In part four of this series, we talked about why regulatory requirements for medical device testing might exceed reasonable engineering controls. In this part, we’ll share the fourth of five real-life case studies in which we at MED Institute faced this kind of discrepancy.
Our fourth case study involves a test of stent durability: the ability of the stent to maintain its structural function in vivo.
The engineering requirement was defined such that the stent must maintain its structural function for 10 years of applied clinically relevant loads.
The regulatory requirement was that testing had to establish that the stent exhibits no fractures under 10 years of clinically relevant loads. There are no standardized clinically relevant loads for most devices. Therefore regulatory bodies and companies often have different clinically relevant loads for a particular device; this mismatch alone can lead to confusion between the regulatory body and the company. For example, one company could set a very severe clinical load and have a test result with fractured samples while another company could set a non-conservative clinical load and have no fractures.
Having seen at least one fracture in this case study, the same three choices existed: Agree with the regulatory body, try to convince it that the company’s criterion is sufficient, or work toward a compromise solution.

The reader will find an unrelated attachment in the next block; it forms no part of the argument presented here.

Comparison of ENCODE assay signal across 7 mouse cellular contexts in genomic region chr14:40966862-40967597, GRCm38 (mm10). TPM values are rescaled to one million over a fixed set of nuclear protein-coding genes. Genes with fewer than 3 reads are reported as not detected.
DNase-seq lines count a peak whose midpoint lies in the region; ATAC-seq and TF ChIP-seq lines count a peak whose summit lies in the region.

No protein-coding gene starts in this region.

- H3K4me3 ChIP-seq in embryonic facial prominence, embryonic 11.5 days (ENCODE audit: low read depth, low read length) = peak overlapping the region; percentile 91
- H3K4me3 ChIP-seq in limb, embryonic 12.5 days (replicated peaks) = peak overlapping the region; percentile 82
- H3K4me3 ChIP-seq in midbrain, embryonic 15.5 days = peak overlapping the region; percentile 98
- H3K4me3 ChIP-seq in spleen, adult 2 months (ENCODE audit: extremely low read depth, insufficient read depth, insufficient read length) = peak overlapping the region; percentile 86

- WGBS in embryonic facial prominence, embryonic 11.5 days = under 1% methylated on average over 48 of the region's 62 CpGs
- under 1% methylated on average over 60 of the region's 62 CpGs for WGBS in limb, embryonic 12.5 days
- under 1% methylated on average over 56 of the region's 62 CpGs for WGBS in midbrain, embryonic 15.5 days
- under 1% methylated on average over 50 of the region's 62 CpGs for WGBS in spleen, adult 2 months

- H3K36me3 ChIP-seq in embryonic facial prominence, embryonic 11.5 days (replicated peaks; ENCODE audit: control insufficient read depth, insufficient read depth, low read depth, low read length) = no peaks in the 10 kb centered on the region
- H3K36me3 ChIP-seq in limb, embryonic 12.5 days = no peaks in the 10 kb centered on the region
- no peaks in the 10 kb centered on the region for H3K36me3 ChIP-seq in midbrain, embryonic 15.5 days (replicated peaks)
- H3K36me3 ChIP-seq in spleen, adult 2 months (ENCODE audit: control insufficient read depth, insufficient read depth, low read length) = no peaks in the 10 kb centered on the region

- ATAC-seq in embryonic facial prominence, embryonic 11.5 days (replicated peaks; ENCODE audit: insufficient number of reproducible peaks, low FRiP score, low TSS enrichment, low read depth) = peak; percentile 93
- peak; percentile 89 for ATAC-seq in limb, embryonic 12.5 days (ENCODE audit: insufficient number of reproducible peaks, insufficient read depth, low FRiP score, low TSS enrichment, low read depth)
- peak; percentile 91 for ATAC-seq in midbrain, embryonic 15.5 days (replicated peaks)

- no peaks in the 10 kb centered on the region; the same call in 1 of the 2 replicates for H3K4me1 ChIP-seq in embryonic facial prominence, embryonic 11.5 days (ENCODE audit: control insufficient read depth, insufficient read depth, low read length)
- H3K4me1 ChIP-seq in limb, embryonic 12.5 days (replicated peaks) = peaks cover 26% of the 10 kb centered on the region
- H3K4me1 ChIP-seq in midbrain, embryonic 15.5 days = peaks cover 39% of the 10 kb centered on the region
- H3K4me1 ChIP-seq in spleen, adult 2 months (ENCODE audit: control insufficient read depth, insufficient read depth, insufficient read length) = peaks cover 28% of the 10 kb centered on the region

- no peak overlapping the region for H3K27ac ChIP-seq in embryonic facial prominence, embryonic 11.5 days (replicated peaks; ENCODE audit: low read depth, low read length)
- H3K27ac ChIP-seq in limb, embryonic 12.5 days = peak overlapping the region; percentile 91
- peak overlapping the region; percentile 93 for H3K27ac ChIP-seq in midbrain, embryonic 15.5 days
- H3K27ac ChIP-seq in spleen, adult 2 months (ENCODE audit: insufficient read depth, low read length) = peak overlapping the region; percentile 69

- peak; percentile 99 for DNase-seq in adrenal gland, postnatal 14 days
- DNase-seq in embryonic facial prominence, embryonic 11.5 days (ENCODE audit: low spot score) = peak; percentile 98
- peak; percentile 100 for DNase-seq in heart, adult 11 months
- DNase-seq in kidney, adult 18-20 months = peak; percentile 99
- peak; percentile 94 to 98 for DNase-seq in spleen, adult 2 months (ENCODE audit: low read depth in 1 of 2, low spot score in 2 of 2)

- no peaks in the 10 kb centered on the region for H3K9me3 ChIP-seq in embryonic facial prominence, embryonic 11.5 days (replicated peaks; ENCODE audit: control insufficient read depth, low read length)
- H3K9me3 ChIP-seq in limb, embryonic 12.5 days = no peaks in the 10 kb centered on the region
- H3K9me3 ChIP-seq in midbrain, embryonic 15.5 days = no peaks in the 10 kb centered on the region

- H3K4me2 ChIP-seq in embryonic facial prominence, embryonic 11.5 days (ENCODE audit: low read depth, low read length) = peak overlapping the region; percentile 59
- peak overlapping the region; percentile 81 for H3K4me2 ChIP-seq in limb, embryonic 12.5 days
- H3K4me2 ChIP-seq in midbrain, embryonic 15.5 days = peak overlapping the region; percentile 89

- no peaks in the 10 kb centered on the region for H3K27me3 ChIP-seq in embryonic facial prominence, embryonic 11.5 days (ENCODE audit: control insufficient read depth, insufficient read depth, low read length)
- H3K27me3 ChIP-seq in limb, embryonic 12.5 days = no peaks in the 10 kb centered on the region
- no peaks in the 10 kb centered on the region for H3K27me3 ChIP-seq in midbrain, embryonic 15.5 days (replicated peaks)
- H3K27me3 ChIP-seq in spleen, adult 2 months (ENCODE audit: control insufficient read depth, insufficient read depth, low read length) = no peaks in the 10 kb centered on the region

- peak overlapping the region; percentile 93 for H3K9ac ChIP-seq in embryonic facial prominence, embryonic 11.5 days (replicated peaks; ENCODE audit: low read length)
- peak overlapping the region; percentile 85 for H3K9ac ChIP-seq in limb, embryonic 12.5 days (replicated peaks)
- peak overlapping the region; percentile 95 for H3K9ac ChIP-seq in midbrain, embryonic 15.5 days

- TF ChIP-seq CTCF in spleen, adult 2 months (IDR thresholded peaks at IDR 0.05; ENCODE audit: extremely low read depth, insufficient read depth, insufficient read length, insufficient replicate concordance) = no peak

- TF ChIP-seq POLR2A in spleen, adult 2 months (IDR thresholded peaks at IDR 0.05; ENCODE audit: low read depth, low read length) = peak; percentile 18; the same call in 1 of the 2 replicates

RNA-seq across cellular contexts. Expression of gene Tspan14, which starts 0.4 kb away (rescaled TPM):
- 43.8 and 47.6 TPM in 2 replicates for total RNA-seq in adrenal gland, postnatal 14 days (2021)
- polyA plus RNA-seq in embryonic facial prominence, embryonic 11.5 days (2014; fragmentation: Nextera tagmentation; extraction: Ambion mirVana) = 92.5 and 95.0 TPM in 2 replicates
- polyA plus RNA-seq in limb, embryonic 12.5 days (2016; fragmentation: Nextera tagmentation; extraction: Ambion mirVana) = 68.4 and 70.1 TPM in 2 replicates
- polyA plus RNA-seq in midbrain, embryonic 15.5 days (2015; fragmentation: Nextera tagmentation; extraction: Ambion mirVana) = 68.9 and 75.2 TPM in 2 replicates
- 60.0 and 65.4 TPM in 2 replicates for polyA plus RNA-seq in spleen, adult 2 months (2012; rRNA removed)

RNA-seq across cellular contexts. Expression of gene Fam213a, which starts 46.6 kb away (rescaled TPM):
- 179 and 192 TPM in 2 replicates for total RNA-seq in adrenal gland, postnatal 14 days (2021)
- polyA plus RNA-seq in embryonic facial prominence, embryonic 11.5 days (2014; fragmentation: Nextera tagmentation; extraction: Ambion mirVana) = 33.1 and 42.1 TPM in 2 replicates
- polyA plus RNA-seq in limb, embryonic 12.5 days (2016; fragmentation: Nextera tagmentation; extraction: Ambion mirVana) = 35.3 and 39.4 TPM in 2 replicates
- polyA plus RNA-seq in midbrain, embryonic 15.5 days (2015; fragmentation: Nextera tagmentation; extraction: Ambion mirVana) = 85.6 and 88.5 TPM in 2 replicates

Since a fracture was observed, agreeing with the regulatory body would have required making the loading conditions less severe or redesigning the device.
Convincing the regulatory body that the company’s criterion (no loss of structural function) was sufficient would require physician feedback and supporting publications.
Reaching a compromise would be helping the regulatory agency understand clinical loading conditions relative to the loading conditions of the test and the clinical relevance of fractures.
Bridging the gap between differing clinically relevant loading conditions and the clinical relevance of fractures is difficult in a global regulatory environment. Some regulatory bodies expect zero fractures in testing, but clinically, some fractures occur without compromising durability. An uncompromising position on the allowance of fracture during testing isn’t consistent with clinical experience which is more driven by structural function. Our preference in this case was the second choice.
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